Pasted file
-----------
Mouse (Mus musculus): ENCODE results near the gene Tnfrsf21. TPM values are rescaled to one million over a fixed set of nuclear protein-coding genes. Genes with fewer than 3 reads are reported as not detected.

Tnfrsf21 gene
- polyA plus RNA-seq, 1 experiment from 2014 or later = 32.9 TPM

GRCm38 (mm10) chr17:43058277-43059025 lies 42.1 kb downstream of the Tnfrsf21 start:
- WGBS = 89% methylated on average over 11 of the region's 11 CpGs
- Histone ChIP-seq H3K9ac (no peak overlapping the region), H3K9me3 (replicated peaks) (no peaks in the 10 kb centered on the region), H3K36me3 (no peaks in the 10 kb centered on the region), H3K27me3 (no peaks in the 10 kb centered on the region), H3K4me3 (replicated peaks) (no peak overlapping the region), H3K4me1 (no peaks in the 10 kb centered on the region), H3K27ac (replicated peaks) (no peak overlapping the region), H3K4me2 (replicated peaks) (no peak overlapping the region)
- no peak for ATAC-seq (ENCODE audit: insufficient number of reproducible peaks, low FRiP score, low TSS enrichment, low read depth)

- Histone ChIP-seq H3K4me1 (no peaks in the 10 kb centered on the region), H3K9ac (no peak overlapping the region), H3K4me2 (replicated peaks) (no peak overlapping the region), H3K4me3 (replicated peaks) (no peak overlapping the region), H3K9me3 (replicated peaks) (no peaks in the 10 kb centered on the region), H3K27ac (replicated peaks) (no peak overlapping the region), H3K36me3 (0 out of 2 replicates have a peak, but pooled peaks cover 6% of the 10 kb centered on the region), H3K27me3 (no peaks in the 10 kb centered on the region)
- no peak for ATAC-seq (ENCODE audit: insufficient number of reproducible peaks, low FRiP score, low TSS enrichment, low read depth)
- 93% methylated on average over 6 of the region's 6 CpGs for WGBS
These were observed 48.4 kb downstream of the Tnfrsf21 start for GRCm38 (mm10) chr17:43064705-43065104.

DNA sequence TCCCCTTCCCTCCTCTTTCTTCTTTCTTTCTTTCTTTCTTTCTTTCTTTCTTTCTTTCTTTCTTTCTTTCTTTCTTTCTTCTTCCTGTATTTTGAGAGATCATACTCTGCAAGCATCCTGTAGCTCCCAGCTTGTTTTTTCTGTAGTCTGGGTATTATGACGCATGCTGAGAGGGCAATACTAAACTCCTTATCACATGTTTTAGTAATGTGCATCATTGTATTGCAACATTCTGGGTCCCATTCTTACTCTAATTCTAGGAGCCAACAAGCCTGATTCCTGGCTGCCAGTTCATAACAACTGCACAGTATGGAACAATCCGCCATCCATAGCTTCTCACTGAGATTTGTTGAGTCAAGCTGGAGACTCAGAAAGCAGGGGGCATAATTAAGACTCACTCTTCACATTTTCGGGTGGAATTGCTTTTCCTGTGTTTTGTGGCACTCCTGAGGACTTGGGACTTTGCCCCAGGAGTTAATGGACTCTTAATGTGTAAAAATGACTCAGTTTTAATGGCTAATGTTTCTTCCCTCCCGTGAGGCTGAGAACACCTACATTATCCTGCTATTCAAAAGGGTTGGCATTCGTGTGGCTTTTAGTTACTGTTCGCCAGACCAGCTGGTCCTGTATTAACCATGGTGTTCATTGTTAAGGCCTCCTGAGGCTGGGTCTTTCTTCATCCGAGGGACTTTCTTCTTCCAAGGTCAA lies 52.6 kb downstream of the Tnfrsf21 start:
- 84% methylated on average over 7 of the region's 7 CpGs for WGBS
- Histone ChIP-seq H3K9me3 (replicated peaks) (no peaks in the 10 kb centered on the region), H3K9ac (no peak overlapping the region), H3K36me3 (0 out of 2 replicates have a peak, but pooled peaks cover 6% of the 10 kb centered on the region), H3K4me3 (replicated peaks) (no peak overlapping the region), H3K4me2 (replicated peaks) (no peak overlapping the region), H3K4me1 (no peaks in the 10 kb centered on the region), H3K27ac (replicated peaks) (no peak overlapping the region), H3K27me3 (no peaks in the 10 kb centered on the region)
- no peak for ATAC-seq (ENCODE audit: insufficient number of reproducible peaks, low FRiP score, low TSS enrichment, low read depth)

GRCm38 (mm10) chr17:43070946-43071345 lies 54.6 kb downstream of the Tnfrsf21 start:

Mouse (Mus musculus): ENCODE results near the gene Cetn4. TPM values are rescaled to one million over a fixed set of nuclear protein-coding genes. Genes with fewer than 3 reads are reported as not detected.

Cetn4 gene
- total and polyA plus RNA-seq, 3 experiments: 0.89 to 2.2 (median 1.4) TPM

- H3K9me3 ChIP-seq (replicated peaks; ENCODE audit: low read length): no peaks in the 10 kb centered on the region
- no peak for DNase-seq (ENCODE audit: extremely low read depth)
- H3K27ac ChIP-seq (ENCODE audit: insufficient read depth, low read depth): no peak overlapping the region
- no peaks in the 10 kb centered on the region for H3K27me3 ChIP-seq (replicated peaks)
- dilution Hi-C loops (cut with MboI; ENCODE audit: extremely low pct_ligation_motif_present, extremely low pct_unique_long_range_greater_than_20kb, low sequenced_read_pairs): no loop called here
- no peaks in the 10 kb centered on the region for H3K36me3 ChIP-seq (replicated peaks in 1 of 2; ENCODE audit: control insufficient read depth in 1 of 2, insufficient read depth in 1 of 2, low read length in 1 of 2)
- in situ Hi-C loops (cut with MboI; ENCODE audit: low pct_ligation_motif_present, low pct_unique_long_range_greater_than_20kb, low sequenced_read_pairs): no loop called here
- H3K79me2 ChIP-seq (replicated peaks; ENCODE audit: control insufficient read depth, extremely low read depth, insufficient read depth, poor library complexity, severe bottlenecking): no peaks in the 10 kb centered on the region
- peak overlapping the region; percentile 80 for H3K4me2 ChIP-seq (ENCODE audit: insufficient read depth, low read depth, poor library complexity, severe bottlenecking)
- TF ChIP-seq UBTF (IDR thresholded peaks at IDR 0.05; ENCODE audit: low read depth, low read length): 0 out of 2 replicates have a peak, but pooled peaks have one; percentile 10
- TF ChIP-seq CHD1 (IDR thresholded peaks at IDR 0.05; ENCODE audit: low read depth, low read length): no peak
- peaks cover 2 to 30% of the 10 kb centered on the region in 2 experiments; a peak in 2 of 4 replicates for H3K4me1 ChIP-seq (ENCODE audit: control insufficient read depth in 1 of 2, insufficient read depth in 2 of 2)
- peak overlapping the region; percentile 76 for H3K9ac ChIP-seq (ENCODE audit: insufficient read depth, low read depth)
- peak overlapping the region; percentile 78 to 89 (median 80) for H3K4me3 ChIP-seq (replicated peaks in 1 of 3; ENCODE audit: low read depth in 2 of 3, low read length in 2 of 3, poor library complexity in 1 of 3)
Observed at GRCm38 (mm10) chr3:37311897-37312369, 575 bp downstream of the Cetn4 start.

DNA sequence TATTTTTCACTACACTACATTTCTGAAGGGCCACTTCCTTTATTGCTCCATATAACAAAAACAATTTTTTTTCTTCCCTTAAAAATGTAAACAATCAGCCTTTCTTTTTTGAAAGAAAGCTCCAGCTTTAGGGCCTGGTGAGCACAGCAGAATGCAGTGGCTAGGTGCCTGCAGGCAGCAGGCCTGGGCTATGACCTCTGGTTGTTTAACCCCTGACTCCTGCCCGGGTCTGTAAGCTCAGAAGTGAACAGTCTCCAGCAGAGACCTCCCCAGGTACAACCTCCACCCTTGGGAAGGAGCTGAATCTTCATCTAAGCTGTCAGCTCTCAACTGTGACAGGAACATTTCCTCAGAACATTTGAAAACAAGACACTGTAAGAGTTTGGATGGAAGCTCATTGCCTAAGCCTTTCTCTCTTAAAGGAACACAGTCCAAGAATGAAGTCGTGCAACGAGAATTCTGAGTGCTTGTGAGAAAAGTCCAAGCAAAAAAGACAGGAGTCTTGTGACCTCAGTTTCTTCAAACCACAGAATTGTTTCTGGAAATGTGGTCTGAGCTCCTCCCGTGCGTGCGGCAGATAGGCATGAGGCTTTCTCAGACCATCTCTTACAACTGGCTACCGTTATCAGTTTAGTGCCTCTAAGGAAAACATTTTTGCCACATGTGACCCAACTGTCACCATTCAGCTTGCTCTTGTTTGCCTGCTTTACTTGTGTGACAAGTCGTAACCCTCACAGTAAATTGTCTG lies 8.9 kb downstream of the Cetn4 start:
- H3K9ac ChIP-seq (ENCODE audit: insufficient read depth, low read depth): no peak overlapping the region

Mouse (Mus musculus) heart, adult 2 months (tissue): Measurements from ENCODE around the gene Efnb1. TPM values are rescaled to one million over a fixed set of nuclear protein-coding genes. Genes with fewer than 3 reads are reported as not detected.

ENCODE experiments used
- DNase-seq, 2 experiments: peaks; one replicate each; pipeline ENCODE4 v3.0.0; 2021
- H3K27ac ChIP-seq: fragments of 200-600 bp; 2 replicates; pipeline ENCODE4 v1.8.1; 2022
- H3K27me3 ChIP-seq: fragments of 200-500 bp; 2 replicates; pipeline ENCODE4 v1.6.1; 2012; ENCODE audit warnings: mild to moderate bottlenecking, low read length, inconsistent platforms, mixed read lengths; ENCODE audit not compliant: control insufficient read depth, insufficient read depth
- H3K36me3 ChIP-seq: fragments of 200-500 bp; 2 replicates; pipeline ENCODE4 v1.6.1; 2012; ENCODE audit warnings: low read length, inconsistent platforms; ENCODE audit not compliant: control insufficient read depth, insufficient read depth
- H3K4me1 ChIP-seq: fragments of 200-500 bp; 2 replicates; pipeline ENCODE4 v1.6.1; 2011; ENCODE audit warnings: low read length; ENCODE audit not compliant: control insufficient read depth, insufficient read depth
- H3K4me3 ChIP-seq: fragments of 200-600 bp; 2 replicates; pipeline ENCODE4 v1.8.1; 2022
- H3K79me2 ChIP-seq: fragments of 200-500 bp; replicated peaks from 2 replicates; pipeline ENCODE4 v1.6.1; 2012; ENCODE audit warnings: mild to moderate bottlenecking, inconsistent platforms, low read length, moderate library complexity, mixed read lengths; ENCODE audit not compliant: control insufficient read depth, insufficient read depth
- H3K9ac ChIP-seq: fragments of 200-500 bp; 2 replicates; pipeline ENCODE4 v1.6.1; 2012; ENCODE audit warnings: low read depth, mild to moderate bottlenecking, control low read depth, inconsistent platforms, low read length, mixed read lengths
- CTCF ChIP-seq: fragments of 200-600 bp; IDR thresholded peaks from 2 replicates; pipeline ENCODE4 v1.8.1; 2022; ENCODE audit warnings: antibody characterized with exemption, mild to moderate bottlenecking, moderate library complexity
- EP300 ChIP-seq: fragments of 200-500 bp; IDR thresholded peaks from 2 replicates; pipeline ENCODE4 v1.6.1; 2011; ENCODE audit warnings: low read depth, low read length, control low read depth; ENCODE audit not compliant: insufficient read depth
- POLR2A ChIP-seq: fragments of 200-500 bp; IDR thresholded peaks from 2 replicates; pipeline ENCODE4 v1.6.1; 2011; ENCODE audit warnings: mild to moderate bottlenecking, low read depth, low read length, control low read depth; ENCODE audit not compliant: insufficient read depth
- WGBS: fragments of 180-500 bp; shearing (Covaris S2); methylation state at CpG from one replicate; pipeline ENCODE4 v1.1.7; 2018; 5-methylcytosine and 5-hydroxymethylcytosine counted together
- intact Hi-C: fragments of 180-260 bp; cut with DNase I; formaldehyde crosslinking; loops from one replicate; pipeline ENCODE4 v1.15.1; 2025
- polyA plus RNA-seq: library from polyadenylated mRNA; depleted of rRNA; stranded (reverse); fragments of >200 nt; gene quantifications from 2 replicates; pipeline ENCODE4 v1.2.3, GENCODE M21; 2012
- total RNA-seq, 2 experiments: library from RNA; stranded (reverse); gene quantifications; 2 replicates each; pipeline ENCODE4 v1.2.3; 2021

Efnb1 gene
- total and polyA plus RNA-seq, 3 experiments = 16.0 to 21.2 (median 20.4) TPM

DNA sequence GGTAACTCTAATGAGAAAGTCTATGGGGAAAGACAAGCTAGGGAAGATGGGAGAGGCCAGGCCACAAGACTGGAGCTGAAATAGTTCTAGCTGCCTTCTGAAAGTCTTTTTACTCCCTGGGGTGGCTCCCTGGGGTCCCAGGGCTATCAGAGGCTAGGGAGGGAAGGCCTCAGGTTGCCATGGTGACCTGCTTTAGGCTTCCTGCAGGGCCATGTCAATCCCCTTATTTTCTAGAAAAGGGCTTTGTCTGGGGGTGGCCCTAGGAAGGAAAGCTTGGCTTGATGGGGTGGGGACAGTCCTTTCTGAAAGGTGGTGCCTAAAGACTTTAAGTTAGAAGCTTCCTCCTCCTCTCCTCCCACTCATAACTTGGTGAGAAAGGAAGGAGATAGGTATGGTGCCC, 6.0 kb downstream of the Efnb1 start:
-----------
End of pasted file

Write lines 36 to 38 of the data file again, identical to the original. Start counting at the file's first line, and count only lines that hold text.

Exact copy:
- H3K9ac ChIP-seq (ENCODE audit: insufficient read depth, low read depth): no peak overlapping the region

Mouse (Mus musculus) heart, adult 2 months (tissue): Measurements from ENCODE around the gene Efnb1. TPM values are rescaled to one million over a fixed set of nuclear protein-coding genes. Genes with fewer than 3 reads are reported as not detected.

ENCODE experiments used